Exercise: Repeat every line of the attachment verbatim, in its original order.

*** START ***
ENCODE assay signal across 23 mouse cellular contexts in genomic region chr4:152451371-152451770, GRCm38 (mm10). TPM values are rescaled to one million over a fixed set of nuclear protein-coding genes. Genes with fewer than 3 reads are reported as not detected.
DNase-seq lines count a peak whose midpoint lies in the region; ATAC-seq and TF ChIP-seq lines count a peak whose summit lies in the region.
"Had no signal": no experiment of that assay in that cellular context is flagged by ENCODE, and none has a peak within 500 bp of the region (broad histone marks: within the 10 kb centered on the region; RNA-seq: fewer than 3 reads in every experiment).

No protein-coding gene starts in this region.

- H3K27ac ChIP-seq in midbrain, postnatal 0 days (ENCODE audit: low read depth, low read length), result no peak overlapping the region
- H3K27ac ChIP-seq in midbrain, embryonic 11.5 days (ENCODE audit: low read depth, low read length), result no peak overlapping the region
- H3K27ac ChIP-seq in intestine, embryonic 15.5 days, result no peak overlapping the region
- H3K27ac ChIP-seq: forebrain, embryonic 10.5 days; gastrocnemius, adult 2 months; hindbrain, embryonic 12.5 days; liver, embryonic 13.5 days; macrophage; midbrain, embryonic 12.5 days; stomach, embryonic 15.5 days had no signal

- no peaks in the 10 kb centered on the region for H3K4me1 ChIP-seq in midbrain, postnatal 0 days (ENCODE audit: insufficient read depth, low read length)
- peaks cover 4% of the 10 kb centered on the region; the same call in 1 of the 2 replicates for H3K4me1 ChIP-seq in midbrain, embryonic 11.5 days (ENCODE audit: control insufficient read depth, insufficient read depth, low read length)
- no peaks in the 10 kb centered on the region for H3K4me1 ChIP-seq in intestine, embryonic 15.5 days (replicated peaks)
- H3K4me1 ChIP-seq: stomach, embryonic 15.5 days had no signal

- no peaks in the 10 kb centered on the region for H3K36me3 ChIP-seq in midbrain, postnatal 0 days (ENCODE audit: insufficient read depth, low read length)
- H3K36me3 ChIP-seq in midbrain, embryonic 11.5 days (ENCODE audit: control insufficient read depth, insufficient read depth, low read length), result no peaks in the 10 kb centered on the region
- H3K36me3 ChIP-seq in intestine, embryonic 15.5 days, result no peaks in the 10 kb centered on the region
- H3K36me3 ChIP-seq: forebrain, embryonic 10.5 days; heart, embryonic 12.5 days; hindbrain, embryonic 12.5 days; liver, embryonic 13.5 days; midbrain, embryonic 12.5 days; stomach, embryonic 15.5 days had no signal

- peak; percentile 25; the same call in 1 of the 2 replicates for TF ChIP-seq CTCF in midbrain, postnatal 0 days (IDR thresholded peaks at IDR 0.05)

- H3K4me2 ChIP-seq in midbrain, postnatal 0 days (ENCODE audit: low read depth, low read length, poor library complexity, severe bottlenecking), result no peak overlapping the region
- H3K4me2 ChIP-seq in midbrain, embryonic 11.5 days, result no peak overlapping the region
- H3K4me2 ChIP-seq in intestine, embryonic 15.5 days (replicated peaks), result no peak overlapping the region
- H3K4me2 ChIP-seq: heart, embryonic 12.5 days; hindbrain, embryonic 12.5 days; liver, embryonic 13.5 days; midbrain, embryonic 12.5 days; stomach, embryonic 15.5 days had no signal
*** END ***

ENCODE assay signal across 23 mouse cellular contexts in genomic region chr4:152451371-152451770, GRCm38 (mm10). TPM values are rescaled to one million over a fixed set of nuclear protein-coding genes. Genes with fewer than 3 reads are reported as not detected.
DNase-seq lines count a peak whose midpoint lies in the region; ATAC-seq and TF ChIP-seq lines count a peak whose summit lies in the region.
"Had no signal": no experiment of that assay in that cellular context is flagged by ENCODE, and none has a peak within 500 bp of the region (broad histone marks: within the 10 kb centered on the region; RNA-seq: fewer than 3 reads in every experiment).

No protein-coding gene starts in this region.

- H3K27ac ChIP-seq in midbrain, postnatal 0 days (ENCODE audit: low read depth, low read length), result no peak overlapping the region
- H3K27ac ChIP-seq in midbrain, embryonic 11.5 days (ENCODE audit: low read depth, low read length), result no peak overlapping the region
- H3K27ac ChIP-seq in intestine, embryonic 15.5 days, result no peak overlapping the region
- H3K27ac ChIP-seq: forebrain, embryonic 10.5 days; gastrocnemius, adult 2 months; hindbrain, embryonic 12.5 days; liver, embryonic 13.5 days; macrophage; midbrain, embryonic 12.5 days; stomach, embryonic 15.5 days had no signal

- no peaks in the 10 kb centered on the region for H3K4me1 ChIP-seq in midbrain, postnatal 0 days (ENCODE audit: insufficient read depth, low read length)
- peaks cover 4% of the 10 kb centered on the region; the same call in 1 of the 2 replicates for H3K4me1 ChIP-seq in midbrain, embryonic 11.5 days (ENCODE audit: control insufficient read depth, insufficient read depth, low read length)
- no peaks in the 10 kb centered on the region for H3K4me1 ChIP-seq in intestine, embryonic 15.5 days (replicated peaks)
- H3K4me1 ChIP-seq: stomach, embryonic 15.5 days had no signal

- no peaks in the 10 kb centered on the region for H3K36me3 ChIP-seq in midbrain, postnatal 0 days (ENCODE audit: insufficient read depth, low read length)
- H3K36me3 ChIP-seq in midbrain, embryonic 11.5 days (ENCODE audit: control insufficient read depth, insufficient read depth, low read length), result no peaks in the 10 kb centered on the region
- H3K36me3 ChIP-seq in intestine, embryonic 15.5 days, result no peaks in the 10 kb centered on the region
- H3K36me3 ChIP-seq: forebrain, embryonic 10.5 days; heart, embryonic 12.5 days; hindbrain, embryonic 12.5 days; liver, embryonic 13.5 days; midbrain, embryonic 12.5 days; stomach, embryonic 15.5 days had no signal

- peak; percentile 25; the same call in 1 of the 2 replicates for TF ChIP-seq CTCF in midbrain, postnatal 0 days (IDR thresholded peaks at IDR 0.05)

- H3K4me2 ChIP-seq in midbrain, postnatal 0 days (ENCODE audit: low read depth, low read length, poor library complexity, severe bottlenecking), result no peak overlapping the region
- H3K4me2 ChIP-seq in midbrain, embryonic 11.5 days, result no peak overlapping the region
- H3K4me2 ChIP-seq in intestine, embryonic 15.5 days (replicated peaks), result no peak overlapping the region
- H3K4me2 ChIP-seq: heart, embryonic 12.5 days; hindbrain, embryonic 12.5 days; liver, embryonic 13.5 days; midbrain, embryonic 12.5 days; stomach, embryonic 15.5 days had no signal